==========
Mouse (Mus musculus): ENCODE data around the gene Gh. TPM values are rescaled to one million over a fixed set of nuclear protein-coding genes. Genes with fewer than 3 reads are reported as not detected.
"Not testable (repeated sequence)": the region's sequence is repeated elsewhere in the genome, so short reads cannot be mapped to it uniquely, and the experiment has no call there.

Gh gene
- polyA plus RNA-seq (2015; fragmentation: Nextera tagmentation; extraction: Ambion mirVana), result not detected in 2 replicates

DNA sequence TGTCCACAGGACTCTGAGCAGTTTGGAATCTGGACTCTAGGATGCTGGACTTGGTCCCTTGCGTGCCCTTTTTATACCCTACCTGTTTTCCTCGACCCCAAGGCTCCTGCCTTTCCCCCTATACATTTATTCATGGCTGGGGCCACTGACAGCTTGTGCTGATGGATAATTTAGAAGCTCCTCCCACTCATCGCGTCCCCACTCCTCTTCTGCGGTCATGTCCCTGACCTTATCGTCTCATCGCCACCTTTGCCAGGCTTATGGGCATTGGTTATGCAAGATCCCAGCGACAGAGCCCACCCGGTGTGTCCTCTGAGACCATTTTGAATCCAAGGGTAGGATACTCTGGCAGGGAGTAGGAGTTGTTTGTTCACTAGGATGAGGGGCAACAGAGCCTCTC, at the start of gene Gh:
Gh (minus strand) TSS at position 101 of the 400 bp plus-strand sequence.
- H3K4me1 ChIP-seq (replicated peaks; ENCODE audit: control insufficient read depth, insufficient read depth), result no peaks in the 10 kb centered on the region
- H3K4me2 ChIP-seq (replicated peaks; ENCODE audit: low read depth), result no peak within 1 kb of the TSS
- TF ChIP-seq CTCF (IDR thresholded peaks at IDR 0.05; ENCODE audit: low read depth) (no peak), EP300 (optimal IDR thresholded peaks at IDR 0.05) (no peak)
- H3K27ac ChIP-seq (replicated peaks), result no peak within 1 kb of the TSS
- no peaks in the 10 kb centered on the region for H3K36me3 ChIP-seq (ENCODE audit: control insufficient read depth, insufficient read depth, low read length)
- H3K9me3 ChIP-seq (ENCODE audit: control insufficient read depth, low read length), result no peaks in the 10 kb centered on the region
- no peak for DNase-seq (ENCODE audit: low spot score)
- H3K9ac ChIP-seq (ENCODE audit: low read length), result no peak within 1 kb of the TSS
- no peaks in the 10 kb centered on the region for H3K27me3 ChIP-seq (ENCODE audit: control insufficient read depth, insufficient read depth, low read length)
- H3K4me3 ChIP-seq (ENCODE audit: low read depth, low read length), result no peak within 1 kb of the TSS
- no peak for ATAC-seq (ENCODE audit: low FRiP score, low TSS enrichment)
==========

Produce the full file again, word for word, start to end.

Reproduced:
Mouse (Mus musculus): ENCODE data around the gene Gh. TPM values are rescaled to one million over a fixed set of nuclear protein-coding genes. Genes with fewer than 3 reads are reported as not detected.
"Not testable (repeated sequence)": the region's sequence is repeated elsewhere in the genome, so short reads cannot be mapped to it uniquely, and the experiment has no call there.

Gh gene
- polyA plus RNA-seq (2015; fragmentation: Nextera tagmentation; extraction: Ambion mirVana), result not detected in 2 replicates

DNA sequence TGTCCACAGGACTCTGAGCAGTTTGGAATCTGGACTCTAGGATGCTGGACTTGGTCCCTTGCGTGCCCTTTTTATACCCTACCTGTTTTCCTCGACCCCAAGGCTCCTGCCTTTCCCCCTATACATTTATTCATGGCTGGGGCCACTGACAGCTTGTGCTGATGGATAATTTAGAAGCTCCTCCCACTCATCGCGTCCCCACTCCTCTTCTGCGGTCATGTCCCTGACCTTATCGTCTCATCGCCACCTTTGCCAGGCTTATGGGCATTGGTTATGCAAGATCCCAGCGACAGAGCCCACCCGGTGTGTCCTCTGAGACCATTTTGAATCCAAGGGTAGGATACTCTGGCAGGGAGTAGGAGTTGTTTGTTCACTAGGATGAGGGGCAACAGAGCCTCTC, at the start of gene Gh:
Gh (minus strand) TSS at position 101 of the 400 bp plus-strand sequence.
- H3K4me1 ChIP-seq (replicated peaks; ENCODE audit: control insufficient read depth, insufficient read depth), result no peaks in the 10 kb centered on the region
- H3K4me2 ChIP-seq (replicated peaks; ENCODE audit: low read depth), result no peak within 1 kb of the TSS
- TF ChIP-seq CTCF (IDR thresholded peaks at IDR 0.05; ENCODE audit: low read depth) (no peak), EP300 (optimal IDR thresholded peaks at IDR 0.05) (no peak)
- H3K27ac ChIP-seq (replicated peaks), result no peak within 1 kb of the TSS
- no peaks in the 10 kb centered on the region for H3K36me3 ChIP-seq (ENCODE audit: control insufficient read depth, insufficient read depth, low read length)
- H3K9me3 ChIP-seq (ENCODE audit: control insufficient read depth, low read length), result no peaks in the 10 kb centered on the region
- no peak for DNase-seq (ENCODE audit: low spot score)
- H3K9ac ChIP-seq (ENCODE audit: low read length), result no peak within 1 kb of the TSS
- no peaks in the 10 kb centered on the region for H3K27me3 ChIP-seq (ENCODE audit: control insufficient read depth, insufficient read depth, low read length)
- H3K4me3 ChIP-seq (ENCODE audit: low read depth, low read length), result no peak within 1 kb of the TSS
- no peak for ATAC-seq (ENCODE audit: low FRiP score, low TSS enrichment)